The Dickson Poon School of Law provides the opportunity for its students to get involved in mooting – a valuable way of putting into practice what you learn in your academic study.
Mooting is a tradition in which students who are not yet legally qualified compete in a mock appeal hearing.
In a moot, two pairs of ‘advocates’ argue a fictitious legal appeal case in front of a ‘judge’. The judge can be a lecturer or postgraduate student, but in major competitions is often a senior practising barrister or judge. One pair of advocates will argue in favour of the appeal (the appellants) and one will argue against the appeal (the respondents). In order to win you do not necessarily have to win the legal case, but you need to make the best presentation of your case to the judge.
Mooting is an important skill for aspiring lawyers, and offers a great opportunity to develop your skills of analysis, legal reasoning and public speaking – even if it is not your intention to pursue a career at the Bar. It requires commitment and determination, but can be extremely rewarding and enjoyable.
Video: Dickson Poon Undergraduate Scholar Hermia Wong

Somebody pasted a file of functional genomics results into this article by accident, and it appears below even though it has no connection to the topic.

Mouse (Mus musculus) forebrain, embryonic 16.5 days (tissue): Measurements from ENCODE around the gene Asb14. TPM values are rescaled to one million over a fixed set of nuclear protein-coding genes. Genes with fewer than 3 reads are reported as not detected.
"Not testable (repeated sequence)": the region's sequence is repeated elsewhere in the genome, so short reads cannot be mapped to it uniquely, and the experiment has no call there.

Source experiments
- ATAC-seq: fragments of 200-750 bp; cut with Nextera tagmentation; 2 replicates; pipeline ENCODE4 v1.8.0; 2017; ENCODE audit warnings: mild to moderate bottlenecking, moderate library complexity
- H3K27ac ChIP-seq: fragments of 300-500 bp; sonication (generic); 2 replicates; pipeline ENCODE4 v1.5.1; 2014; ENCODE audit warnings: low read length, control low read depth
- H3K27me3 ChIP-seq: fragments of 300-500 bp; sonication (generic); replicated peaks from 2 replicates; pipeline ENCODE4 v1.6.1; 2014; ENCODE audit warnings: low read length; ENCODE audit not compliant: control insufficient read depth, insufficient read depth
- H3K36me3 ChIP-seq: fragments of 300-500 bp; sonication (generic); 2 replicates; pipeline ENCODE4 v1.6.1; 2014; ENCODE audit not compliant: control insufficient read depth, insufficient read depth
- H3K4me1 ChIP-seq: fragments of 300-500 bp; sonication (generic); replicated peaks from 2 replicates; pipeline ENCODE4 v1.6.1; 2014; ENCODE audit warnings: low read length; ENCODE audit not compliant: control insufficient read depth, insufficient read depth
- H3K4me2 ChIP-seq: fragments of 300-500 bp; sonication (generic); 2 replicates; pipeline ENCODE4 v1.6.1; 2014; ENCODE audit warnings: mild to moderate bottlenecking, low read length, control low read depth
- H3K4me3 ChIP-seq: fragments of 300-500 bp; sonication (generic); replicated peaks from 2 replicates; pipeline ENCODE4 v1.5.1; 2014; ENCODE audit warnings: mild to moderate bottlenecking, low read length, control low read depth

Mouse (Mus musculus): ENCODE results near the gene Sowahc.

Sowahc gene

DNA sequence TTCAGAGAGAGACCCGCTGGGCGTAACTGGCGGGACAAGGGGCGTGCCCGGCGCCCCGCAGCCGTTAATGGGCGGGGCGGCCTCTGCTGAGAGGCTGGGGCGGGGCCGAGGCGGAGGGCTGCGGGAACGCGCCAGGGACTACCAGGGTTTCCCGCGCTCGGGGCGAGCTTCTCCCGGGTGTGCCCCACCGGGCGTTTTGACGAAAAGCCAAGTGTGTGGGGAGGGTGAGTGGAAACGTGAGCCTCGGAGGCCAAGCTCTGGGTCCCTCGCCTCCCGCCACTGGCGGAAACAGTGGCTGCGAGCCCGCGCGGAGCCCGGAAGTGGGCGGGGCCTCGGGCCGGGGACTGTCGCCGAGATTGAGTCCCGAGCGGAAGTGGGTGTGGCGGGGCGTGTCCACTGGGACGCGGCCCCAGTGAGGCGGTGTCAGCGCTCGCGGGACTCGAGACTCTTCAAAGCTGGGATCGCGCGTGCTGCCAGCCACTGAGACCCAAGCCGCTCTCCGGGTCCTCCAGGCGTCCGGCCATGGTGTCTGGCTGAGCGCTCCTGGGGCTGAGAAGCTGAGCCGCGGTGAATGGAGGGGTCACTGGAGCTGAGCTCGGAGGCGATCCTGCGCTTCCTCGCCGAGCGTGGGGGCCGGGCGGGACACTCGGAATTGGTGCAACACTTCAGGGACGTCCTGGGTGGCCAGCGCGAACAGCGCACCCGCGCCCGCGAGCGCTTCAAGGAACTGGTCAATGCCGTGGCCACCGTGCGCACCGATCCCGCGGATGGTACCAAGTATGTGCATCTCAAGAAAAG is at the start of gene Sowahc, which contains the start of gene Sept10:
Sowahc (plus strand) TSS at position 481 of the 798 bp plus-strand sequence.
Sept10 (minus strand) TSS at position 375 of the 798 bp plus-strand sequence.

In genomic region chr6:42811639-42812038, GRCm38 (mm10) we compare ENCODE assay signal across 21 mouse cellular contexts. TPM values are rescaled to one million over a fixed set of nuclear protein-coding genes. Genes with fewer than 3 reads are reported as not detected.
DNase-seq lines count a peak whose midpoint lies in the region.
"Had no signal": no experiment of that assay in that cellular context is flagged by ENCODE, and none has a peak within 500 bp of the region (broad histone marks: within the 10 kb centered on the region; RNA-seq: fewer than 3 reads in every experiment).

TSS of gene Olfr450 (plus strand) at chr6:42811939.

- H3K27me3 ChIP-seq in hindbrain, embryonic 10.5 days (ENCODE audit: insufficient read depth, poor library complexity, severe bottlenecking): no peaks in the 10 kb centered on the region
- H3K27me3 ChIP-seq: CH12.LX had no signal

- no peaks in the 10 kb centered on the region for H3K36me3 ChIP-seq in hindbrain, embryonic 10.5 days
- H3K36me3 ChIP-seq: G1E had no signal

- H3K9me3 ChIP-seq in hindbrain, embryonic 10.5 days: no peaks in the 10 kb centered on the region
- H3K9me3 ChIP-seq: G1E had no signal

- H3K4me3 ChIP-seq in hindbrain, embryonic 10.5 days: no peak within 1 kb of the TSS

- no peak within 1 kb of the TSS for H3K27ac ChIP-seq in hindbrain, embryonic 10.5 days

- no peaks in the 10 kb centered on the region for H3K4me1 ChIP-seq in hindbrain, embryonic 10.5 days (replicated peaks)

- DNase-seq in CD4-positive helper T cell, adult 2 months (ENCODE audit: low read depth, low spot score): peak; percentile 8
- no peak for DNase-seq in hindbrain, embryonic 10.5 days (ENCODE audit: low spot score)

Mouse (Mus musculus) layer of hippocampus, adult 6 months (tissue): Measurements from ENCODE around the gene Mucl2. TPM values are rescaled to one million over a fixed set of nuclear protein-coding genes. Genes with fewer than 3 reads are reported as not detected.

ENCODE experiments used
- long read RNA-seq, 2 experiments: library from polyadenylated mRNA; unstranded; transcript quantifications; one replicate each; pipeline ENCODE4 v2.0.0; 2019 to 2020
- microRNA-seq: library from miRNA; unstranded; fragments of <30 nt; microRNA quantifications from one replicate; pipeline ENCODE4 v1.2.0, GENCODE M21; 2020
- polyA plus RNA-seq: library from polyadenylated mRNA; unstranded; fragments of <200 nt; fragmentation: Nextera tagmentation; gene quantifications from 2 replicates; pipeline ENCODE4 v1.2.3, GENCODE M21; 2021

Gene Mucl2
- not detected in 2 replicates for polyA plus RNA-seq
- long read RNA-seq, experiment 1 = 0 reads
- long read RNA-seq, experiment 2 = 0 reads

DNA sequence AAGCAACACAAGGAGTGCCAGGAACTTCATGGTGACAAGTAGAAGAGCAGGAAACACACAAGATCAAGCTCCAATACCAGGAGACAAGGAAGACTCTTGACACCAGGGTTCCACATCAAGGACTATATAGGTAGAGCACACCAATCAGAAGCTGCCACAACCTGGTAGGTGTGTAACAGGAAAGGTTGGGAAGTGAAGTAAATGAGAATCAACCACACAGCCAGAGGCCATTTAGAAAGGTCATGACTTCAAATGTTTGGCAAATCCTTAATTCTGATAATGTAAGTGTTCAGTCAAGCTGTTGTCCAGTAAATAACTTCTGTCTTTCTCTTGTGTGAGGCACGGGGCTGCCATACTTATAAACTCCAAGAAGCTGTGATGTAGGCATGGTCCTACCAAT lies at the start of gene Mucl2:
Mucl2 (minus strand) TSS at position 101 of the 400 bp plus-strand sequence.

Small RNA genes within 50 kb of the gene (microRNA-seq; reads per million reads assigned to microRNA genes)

Hermia talks about her involvement in the Jessup Moot.
Our School has several mooting competitions, both internal and external, national and international, open to our undergraduate and postgraduate students. Competitions include:
- Baker & Mckenzie moot
- The Willem C. Vis Moot in Vienna
- ELSA WTO moot
- Foreign Direct Investment (FDI) International Moot Competition
- Philip C Jessup International Law Mooting Competition
- French Law Moot at Oxford University
- Herbert Smith Freehills Competition Law Moot
- ESU Essex Court Chambers National Mooting Competition
- Freshfields Bruckhaus Deringer Novice Moot
- Incorporated Council of Law Reporting-Weekly Law Reports
- Inner Temple Mooting Competition
- Oxford University Press-BPP Law School Moot
- The European Law Moot Court (ELMC) Competition
- Bar Society Internal Tournaments.